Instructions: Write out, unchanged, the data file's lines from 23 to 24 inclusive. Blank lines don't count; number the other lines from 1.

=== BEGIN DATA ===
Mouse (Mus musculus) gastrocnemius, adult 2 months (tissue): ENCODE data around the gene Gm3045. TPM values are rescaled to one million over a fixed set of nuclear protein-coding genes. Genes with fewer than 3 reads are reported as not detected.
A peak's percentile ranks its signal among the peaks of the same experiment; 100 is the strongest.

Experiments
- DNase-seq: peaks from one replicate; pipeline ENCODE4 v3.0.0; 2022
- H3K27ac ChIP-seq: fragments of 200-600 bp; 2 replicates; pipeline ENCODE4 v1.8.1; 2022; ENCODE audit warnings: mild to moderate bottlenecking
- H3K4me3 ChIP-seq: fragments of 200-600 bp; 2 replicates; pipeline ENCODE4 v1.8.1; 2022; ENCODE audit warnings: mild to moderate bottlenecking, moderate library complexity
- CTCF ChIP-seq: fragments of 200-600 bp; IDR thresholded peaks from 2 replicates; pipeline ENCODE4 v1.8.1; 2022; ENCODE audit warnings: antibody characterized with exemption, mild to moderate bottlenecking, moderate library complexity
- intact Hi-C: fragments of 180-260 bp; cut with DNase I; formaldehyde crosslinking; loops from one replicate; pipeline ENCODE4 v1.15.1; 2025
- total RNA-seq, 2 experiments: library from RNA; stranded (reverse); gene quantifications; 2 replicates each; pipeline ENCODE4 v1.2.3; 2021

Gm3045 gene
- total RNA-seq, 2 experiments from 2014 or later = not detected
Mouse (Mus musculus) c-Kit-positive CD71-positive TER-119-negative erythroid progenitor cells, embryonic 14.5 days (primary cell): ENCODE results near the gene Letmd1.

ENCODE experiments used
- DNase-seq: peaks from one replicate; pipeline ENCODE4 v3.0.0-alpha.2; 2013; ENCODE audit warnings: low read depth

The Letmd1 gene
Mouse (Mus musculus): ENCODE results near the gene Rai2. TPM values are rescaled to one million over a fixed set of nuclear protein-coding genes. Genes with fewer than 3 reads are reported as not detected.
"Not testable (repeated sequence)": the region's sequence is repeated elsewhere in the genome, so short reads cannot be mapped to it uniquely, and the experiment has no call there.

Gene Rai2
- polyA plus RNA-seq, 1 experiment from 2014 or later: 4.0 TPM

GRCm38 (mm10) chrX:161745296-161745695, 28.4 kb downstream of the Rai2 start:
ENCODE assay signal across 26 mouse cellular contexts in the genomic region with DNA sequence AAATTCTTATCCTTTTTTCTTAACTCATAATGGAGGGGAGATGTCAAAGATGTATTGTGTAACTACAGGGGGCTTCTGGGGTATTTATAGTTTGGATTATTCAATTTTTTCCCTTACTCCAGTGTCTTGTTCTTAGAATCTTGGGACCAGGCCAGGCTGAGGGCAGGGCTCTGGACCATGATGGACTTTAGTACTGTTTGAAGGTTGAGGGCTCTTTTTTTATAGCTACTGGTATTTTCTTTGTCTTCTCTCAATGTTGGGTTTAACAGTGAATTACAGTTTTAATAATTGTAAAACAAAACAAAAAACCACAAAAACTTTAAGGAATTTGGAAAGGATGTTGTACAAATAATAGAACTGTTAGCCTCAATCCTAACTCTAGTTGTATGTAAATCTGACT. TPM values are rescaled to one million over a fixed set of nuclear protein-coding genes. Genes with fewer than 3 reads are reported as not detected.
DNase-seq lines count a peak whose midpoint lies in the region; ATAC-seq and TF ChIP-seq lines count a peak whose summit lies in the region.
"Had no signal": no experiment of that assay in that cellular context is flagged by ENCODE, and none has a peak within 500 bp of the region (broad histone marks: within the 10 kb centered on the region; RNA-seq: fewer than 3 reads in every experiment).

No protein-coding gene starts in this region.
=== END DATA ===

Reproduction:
"Had no signal": no experiment of that assay in that cellular context is flagged by ENCODE, and none has a peak within 500 bp of the region (broad histone marks: within the 10 kb centered on the region; RNA-seq: fewer than 3 reads in every experiment).

No protein-coding gene starts in this region.